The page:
Lighting a Candle
Background

Light is something that most people take so much for granted, that we hardly give it a second thought. Nowadays most of our houses are lit by electricity, but not long ago people relied on gas, oil, and candle power for artificial light.

The need for light is fundamental. There can be no life without light. It will come as no surprise, then, to learn that images of light and darkness recur throughout the Bible.

Almost the first thing that we read in the Old Testament (Gen.ch.1v.2) is that in the beginning "The earth was without form and void, and darkness was on the face of the deep." The very first action of God in creation was to say, "'Let there be light'; and there was light and God saw that the light was good." (v3)

In the New Testament too, light is a key image. The Gospel according to St. John describes Our Lord as "the light." Not the light created by God, but the Creator Himself! Our Lord, too, uses the image of light to teach His disciples, when He says that we should shine as lights exposed on hilltops, and not hide our faith under buckets.


Candles in Church

The Pascal Candle
A Pascal Candle can be found in most churches, and it is easy to identify. It could well be taller and fatter than any other candle in the church, but it is certain to be the only candle to be decorated either with a decal or by being painted. From Easter to Pentecost, or Whitsunday, it will be in a prominent position in the Sanctuary near the High Altar.

The Pascal Candle is named after the PASCH, the passion, death and resurrection of the Lord. The candle is blessed at the Easter Vigil ceremonies, and represents Christ the light of the world. The Easter Vigil includes the first Eucharist of Easter, and is a dramatic re- presentation of the mysteries of creation and redemption. It begins in total darkness, but ends in a flood of candle-lit glory!

Two of the ceremonies are of particular interest here:

1. Immediately after lighting, the Pascal Candle is carried in procession through the darkened church. As the Pascal Candle approaches the Choir, the ministers and congregation in turn light candles they are holding from the Pascal Candle, and from each other. This is a powerful image of the way in which we come to share in the living light of Christ, and also spread that light throughout the world.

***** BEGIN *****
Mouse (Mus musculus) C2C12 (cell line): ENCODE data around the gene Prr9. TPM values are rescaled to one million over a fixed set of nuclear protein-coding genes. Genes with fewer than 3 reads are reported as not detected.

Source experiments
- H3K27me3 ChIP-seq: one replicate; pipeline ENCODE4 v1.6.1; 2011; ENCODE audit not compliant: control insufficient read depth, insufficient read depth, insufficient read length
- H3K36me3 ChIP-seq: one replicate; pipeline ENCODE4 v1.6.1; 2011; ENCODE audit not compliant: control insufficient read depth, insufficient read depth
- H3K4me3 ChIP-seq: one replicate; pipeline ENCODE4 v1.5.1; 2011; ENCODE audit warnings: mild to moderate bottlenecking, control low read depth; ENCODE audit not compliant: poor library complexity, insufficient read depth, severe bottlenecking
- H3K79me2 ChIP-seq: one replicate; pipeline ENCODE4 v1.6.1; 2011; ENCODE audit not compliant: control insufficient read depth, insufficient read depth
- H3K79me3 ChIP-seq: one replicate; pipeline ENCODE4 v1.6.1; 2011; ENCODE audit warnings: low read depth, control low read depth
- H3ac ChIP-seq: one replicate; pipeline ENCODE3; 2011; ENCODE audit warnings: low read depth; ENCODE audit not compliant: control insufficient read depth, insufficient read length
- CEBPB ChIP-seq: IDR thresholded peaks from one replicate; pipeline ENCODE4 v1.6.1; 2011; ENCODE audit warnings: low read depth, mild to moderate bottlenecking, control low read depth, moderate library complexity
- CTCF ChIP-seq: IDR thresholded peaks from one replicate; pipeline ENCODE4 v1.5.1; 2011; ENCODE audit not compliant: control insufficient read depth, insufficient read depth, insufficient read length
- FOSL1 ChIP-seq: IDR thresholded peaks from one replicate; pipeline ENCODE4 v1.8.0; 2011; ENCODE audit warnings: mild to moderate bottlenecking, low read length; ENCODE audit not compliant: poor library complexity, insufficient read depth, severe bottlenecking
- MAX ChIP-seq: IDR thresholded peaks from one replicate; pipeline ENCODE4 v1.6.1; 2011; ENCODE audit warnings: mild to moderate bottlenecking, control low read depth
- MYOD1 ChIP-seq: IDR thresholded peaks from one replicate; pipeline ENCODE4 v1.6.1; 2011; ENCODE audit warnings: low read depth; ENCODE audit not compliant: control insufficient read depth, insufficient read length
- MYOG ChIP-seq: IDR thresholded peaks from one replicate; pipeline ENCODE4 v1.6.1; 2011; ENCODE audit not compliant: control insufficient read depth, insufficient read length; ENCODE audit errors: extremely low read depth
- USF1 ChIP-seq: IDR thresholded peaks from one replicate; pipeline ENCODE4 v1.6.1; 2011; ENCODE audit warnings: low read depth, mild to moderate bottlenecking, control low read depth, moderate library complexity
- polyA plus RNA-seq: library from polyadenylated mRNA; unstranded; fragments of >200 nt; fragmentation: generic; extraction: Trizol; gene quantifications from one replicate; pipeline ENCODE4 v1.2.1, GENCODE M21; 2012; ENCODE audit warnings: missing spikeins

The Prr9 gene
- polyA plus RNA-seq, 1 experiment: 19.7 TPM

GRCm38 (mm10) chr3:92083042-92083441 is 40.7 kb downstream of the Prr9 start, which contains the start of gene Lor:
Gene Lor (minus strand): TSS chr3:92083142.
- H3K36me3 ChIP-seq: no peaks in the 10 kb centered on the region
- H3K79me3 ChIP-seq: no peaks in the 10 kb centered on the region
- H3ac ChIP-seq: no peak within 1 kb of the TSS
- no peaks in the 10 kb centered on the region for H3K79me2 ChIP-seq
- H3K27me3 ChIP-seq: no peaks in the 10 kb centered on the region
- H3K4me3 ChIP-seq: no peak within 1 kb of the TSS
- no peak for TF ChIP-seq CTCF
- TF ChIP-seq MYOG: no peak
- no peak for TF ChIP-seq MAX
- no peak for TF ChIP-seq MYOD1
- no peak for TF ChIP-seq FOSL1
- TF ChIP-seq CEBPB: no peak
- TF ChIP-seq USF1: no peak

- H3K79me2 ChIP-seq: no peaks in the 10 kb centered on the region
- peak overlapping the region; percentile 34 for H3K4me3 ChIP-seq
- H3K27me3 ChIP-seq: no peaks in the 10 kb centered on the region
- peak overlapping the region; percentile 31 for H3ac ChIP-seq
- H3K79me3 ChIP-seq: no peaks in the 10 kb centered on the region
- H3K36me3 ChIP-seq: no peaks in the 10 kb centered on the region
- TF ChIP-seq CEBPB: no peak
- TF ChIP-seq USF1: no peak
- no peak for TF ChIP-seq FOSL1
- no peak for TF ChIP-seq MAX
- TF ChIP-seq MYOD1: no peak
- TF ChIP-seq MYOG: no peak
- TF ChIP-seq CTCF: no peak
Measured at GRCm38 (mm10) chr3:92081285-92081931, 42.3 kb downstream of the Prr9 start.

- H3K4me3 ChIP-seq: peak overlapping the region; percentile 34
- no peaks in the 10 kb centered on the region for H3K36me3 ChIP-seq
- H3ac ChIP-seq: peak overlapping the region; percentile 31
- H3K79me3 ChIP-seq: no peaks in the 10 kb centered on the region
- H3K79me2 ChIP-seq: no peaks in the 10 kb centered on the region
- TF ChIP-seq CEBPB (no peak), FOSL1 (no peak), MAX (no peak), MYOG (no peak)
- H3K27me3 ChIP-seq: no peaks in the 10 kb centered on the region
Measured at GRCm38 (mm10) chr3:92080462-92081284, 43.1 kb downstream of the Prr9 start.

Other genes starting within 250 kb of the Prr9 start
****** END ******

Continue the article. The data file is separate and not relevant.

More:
2. Towards the end of the Vigil, before the Eucharist, the Pascal Candle is taken in procession to the font. There, using the candle as a symbol of Christ, waters of Baptism are blessed as the candle is dipped three times into the font. This reminds us that in Baptism we enter into the tomb of death with Christ, only to rise again with Him, whose Resurrection we are about to celebrate.


3. After Pentecost the Pascal Candle is kept in the Baptistry for use during Baptism. Altar Candles and Processional Lights The number of candles used to decorate altars can vary, but traditionally they are in combinations of two, four and six. A useful rule of thumb is that the more candles, the more important the altar is likely to be.

Side and Lady Chapel altars normally have two, or sometimes four candles (two being lit for low mass, all four only being lit on high feast days). The High Altar would have anything up to six candles (seven when a bishop is present).

The more obvious symbolism is that the altar represents the throne of God, from which the light of Christ shines upon His gathered people. You may also find it helpful to meditate upon what the number and arrangement of the candles might suggest.

Candles carried in procession are a simple, but effective way of honoring both the cross which they accompany, and also the priest as he represents the person of Christ. Their use adds both dignity and color to the Church's worship.


Baptism Candles

Many priests in the Anglican Catholic Church present a lighted candle to the newly baptized person at a certain point during the rite.

Before the service begins the Pascal Candle should be lit, and the baptismal candle is lit from this. The symbolism demonstrates clearly that, through the Rite of Baptism, the newly baptized person shares in the life of the Risen Lord, represented by the Pascal Candle. The words which accompany the giving of the candle can also point out an important meaning: "Receive the light of Christ, that when the bridegroom cometh thou mayest go forth with all the Saints to meet Him ... "


Prayer Candles

You may be fortunate enough to worship in a church which has a PRICKET STAND or a stand for holding VOTIVE or prayer candles. If you do, or when you go into a church that does, one will usually be found near a statue/shrine of a Saint or near to the Reserved Sacrament. Lighting a candle in prayer is a powerful symbol, full of meanings.

Here are some helpful ideas:

1. The lit candle reminds us of our Baptism, and the way that we share in the life of Christ by sharing in the life of the Church. When we go, leaving the burning candle behind, we are reminded that our souls never leave the presence of God, in company with His Saints.

2. Prayer is not self-centered, it is God centered, and an important element is prayer for other people and causes. When lighting your candle, it is a very good idea to light a candle for those others you want to pray for.

The candle will not be a substitute for the prayer of your heart, but an accompaniment. A small offering which, in honoring the Saint and giving glory to God, speaks both from the heart and to the heart. Lighting votive candles in church, when asking the prayers of the Saints and thereby to the greater glory of God, is growing in popularity in the Anglican Catholic Church. It is a devotional practice in which many millions of Christians the world over have found inspiration.